Gallo-Roman settlements: A long period of peace and prosperity
The Roman road
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Relay station at Abbeville-Saint-Lucien (Oise). This cross section, which was cut parallel to the Roman road, revealed a large vicus. A vicus relay station at Vermand (Aisne).
Relay station at
Abbeville-Saint-Lucien (Oise).
This cross section, which was cut parallel to the Roman road, revealed a large vicus.
A vicus relay station at Vermand (Aisne).
This very straight paved road was bordered by two twenty-meter strips of land, which were in turn flanked by ditches. This colonial road in Africa looks like an ancient road. Natives and herds of animals traveled on the large packed-earth verges. A private, hollowed-out road leading from a large Gallo-Roman villa towards the bottom of the valley.
This very straight paved road was bordered by two twenty-meter strips of land, which were in turn flanked by ditches. This colonial road in Africa looks like an ancient road. Natives and herds of animals traveled on the large packed-earth verges. A private, hollowed-out road leading from a large Gallo-Roman villa towards the bottom of the valley.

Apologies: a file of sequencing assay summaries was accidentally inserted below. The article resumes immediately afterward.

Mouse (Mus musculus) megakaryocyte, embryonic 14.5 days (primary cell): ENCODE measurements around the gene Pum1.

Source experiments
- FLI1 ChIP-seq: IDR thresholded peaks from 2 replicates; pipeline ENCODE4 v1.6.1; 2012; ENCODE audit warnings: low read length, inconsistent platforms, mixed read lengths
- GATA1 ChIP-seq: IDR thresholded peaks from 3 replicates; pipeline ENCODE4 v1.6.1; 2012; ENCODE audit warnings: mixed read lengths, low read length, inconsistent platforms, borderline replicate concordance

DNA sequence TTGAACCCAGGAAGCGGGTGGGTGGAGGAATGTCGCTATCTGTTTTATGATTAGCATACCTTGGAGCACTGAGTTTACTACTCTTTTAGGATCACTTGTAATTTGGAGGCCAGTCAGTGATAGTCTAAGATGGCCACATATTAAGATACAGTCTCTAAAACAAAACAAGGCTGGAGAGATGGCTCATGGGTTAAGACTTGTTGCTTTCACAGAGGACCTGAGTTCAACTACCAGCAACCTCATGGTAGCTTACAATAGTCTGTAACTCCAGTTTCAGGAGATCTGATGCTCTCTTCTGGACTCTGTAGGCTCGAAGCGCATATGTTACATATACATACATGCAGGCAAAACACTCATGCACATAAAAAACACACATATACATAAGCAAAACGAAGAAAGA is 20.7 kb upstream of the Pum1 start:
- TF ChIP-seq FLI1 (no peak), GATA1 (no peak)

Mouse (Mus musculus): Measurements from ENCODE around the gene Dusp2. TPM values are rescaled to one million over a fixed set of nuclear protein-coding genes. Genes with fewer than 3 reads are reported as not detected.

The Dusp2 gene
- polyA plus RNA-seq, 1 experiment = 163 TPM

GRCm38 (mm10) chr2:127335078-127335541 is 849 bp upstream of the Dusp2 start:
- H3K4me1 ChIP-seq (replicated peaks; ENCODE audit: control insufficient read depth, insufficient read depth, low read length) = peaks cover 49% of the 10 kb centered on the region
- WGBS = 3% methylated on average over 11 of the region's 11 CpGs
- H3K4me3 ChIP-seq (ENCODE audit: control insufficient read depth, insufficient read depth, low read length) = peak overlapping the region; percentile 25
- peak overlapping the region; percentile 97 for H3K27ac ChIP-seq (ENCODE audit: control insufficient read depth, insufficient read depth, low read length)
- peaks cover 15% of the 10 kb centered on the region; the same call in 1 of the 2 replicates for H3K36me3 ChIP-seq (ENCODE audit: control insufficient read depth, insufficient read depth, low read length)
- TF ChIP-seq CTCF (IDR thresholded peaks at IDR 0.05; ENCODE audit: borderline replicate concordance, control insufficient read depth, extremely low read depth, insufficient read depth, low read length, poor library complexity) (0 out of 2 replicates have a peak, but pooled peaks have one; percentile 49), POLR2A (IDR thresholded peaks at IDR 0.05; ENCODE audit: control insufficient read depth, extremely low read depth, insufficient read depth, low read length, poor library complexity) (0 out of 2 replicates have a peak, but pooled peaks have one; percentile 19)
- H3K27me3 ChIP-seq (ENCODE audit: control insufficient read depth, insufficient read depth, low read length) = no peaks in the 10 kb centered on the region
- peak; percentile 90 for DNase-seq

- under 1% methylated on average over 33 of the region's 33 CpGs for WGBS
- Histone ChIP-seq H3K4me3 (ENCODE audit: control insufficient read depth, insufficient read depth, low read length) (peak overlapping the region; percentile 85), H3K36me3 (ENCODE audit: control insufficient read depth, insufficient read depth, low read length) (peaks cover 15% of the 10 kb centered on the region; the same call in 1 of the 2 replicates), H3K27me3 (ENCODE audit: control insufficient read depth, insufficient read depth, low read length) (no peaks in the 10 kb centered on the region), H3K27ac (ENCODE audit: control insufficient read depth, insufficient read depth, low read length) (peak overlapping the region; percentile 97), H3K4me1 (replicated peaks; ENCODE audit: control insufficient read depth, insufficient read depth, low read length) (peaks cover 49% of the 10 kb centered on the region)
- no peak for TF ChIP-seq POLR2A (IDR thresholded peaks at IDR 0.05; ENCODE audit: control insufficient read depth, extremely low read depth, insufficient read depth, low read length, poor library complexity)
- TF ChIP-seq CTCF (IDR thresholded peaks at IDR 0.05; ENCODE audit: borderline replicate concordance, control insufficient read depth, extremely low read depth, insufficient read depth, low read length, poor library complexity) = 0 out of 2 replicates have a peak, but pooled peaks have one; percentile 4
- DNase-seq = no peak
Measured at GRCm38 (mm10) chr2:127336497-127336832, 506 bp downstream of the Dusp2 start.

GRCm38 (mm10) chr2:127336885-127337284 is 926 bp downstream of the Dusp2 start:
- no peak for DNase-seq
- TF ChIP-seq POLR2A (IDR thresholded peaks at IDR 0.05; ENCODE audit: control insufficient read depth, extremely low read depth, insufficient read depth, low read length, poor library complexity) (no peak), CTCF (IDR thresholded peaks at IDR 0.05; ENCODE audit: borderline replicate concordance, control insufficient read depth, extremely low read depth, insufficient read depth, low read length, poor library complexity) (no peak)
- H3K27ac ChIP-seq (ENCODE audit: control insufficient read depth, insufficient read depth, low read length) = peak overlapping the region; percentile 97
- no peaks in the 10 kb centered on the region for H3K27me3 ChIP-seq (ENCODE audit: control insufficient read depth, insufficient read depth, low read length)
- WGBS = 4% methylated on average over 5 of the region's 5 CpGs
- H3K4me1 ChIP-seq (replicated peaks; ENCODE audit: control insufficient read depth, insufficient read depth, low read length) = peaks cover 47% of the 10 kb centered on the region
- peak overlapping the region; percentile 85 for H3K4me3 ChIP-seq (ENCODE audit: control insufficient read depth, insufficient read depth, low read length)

The relay stations
Relay stations along Roman roads — like at Abbeville-Saint-Lucien (Oise), perhaps at Rogy (Somme), and at Quesnel (Somme) — can rarely be seen from the air. It appears that most vici relay stations have been covered over by current cities and towns.
Others, such as the one at Andechy (Somme), were not hidden by modern buildings, but still remain invisible to the aerial archaeologist because they consist of miscellaneous light structures. They are found during earthworks for large-scale construction projects, and are rarely as visible as the one at Vermand (Aisne).
 
Straight lines
Aerial prospecting has revealed that on either side of a narrow central section that was generally paved with stone (and no doubt reserved for official couriers or the army), there were wide bands of earth flanked by ditches. These findings have been confirmed by excavation. These wide lateral bands of packed earth were probably used by the natives and their herds of animals. We find the same arrangement in the nineteenth century in France's colonies. These roads ran quite straight, across cleared and treeless spaces that were preferably plateaus (to avoid ambushes). The major villas are nearly all located a few hundred meters on either side of these roads. Cities and towns were linked by these viae publicae, although some of them were located on a diverticulum that ran diagonally off in a straight line from the main Roman road. This is the case at Vendeuil-Caply (Oise).

These diverticula were probably part of a vast secondary network (viae vicinalis), which is also quite visible from the air. In certain cases, they overlap Gallic roads. There are also non-paved Roman roads hollowed into the ground, some of which were private (viae privatae), like those that ran from villas.


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